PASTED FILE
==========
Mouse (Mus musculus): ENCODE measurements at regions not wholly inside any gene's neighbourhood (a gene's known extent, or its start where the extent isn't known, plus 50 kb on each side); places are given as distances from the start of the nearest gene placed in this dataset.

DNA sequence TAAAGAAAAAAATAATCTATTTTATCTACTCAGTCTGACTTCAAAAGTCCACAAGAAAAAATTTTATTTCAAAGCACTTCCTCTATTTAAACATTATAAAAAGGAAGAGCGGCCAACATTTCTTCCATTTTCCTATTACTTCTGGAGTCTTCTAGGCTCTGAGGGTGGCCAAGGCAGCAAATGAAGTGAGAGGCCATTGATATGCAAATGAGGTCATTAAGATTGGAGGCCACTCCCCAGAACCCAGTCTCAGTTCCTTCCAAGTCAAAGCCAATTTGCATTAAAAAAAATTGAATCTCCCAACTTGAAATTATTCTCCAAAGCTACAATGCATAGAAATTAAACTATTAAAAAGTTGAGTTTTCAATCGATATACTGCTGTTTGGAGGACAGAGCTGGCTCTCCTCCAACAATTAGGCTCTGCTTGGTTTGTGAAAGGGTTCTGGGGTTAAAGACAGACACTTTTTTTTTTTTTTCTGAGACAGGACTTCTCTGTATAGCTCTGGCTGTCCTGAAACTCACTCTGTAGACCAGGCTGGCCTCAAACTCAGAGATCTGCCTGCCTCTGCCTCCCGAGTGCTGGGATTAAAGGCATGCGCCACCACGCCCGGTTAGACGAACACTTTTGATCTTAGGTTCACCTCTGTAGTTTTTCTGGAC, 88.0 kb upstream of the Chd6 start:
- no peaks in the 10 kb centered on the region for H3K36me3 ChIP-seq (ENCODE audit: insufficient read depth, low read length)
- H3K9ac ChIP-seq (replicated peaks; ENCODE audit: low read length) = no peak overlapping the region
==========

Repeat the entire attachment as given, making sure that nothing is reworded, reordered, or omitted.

Mouse (Mus musculus): ENCODE measurements at regions not wholly inside any gene's neighbourhood (a gene's known extent, or its start where the extent isn't known, plus 50 kb on each side); places are given as distances from the start of the nearest gene placed in this dataset.

DNA sequence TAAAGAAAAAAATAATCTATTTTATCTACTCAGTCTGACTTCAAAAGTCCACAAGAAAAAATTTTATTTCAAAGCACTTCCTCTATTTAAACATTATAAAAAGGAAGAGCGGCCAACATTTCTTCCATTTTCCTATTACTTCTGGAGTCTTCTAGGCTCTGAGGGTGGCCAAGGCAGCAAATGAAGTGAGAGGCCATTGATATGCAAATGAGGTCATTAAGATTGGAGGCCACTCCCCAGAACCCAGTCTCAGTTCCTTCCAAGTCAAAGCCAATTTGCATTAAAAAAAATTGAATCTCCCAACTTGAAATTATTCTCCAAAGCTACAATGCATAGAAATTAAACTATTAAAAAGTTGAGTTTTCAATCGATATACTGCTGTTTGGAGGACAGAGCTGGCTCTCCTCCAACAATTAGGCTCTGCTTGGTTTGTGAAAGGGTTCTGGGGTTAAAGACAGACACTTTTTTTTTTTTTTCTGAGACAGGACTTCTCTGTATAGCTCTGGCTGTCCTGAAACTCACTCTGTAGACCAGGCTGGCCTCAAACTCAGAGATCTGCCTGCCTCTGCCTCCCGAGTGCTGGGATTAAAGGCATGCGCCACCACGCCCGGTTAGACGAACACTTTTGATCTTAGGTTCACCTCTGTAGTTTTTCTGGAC, 88.0 kb upstream of the Chd6 start:
- no peaks in the 10 kb centered on the region for H3K36me3 ChIP-seq (ENCODE audit: insufficient read depth, low read length)
- H3K9ac ChIP-seq (replicated peaks; ENCODE audit: low read length) = no peak overlapping the region